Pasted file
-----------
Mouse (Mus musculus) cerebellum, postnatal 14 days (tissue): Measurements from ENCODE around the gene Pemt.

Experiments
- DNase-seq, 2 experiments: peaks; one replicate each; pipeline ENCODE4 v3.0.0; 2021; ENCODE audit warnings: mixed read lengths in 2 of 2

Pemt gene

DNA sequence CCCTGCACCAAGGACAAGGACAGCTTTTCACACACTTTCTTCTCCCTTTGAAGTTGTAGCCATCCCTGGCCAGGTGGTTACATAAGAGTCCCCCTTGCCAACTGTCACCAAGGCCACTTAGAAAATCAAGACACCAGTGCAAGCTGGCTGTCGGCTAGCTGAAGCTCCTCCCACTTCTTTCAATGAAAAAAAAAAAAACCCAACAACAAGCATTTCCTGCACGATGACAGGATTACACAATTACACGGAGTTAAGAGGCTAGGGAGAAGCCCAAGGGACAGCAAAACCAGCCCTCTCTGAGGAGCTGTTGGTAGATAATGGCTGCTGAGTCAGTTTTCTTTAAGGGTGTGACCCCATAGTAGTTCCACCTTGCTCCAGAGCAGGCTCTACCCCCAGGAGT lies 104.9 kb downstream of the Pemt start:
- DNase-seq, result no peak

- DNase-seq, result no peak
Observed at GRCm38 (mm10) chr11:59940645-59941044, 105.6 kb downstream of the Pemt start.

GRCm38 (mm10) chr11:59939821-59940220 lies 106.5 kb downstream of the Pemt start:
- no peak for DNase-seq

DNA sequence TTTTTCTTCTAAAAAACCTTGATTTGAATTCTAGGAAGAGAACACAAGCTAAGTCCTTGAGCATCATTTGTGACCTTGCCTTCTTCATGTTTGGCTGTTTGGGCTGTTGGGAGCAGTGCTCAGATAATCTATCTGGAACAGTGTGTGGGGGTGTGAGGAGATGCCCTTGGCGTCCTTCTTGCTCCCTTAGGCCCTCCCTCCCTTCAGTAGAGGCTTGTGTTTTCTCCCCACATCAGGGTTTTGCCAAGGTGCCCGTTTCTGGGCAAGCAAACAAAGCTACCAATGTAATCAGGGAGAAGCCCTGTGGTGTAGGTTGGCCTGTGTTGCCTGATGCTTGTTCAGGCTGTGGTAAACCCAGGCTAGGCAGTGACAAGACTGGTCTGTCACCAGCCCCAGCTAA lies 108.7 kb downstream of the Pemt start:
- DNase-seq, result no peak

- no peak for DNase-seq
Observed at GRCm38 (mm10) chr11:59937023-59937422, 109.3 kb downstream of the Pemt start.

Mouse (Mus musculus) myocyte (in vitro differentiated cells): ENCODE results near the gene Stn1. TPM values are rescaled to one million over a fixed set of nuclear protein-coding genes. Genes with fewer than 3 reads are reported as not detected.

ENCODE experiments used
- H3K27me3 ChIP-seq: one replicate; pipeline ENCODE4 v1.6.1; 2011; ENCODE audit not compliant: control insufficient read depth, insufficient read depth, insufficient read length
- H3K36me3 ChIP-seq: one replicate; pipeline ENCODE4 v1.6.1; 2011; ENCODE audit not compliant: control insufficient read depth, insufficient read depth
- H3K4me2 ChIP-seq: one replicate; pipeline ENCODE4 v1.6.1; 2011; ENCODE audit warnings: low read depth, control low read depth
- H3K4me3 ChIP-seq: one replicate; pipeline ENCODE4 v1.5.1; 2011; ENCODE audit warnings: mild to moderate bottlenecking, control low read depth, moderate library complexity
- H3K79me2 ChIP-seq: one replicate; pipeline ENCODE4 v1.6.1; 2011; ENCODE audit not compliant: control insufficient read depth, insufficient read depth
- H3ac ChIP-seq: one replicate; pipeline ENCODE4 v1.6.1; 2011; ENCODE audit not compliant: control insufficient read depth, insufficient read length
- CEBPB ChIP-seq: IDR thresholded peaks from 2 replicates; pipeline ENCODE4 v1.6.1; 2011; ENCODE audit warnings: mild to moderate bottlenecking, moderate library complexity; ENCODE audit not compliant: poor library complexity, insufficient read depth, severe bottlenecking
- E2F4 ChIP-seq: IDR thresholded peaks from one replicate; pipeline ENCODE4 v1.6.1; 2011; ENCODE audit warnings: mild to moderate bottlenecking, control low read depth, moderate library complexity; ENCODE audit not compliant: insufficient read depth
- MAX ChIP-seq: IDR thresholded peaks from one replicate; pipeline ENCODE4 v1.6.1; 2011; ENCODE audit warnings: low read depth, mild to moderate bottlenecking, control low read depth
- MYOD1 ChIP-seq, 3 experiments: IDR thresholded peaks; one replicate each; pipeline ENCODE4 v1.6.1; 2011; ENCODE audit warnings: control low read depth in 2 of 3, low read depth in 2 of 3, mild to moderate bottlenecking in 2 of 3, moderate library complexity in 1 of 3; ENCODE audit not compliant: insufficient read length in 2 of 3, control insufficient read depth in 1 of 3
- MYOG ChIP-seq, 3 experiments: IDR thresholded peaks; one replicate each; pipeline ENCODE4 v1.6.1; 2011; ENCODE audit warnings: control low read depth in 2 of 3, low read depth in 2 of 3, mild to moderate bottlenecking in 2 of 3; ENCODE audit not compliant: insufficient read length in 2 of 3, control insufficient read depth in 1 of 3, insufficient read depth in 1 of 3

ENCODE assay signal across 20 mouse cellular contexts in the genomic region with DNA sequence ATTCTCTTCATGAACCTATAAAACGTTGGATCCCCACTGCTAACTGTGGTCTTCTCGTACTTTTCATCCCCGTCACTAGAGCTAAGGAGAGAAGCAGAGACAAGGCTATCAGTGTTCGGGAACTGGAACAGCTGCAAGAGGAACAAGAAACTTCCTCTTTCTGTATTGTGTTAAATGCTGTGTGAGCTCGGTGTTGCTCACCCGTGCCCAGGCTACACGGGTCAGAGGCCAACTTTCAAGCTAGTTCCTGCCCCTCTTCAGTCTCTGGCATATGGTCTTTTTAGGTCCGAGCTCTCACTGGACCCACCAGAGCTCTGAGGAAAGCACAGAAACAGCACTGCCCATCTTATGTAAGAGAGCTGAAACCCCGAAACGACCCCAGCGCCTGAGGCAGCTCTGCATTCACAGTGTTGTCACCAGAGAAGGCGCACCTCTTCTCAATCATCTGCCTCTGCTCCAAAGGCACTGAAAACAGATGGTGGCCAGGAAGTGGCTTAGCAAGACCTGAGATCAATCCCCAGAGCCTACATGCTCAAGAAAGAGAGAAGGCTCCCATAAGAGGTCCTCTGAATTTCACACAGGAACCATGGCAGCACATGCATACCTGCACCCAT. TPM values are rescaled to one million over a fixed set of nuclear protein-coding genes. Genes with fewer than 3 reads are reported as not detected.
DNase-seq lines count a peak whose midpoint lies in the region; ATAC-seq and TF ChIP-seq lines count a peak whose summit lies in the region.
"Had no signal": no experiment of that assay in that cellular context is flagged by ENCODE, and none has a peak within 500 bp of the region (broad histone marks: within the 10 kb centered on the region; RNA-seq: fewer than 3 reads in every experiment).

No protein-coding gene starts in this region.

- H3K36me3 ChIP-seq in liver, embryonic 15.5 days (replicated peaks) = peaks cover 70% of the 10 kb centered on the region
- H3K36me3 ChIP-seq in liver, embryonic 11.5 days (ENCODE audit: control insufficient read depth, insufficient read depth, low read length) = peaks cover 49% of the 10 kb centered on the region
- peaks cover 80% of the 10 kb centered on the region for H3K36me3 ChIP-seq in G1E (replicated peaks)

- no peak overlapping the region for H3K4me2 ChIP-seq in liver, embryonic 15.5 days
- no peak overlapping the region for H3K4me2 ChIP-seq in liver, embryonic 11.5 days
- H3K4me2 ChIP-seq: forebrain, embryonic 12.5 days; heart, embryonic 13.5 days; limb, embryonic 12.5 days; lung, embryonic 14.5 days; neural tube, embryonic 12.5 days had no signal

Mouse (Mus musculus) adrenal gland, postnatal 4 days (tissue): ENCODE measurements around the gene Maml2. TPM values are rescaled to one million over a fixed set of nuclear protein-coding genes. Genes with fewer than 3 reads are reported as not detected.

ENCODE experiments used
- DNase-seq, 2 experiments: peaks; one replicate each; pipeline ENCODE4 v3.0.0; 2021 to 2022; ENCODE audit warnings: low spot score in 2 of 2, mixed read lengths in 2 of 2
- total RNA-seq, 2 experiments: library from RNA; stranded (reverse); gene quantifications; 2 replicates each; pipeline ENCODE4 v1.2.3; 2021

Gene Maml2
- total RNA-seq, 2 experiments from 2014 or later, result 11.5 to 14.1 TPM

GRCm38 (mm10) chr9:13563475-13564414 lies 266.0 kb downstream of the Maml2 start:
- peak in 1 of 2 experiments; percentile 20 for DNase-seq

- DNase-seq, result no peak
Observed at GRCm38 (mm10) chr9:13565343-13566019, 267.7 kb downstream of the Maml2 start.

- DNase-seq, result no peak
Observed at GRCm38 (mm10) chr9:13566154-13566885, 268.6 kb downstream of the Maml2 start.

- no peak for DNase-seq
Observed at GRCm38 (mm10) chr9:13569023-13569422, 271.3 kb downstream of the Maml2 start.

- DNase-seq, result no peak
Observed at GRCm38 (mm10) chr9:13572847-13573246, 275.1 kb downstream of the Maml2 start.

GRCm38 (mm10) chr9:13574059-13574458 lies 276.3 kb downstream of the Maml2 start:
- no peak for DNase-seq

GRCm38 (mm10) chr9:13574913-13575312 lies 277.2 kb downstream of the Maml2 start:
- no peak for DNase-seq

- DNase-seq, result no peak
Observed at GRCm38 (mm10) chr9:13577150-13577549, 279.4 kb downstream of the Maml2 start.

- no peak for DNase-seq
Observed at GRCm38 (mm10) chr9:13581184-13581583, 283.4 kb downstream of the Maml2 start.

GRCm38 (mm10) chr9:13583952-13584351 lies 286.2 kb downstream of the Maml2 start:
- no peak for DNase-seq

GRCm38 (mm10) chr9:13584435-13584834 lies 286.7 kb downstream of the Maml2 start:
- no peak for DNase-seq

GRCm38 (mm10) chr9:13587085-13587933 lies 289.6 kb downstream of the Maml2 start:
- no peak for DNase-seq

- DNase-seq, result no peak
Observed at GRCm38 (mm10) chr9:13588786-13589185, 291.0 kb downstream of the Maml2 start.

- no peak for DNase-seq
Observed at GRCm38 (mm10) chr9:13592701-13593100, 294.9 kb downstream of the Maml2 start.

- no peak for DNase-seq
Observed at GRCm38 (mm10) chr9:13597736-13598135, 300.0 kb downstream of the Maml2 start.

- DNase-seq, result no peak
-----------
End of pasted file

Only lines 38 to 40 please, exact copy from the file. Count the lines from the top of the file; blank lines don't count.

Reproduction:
Mouse (Mus musculus) adrenal gland, postnatal 4 days (tissue): ENCODE measurements around the gene Maml2. TPM values are rescaled to one million over a fixed set of nuclear protein-coding genes. Genes with fewer than 3 reads are reported as not detected.

ENCODE experiments used
- DNase-seq, 2 experiments: peaks; one replicate each; pipeline ENCODE4 v3.0.0; 2021 to 2022; ENCODE audit warnings: low spot score in 2 of 2, mixed read lengths in 2 of 2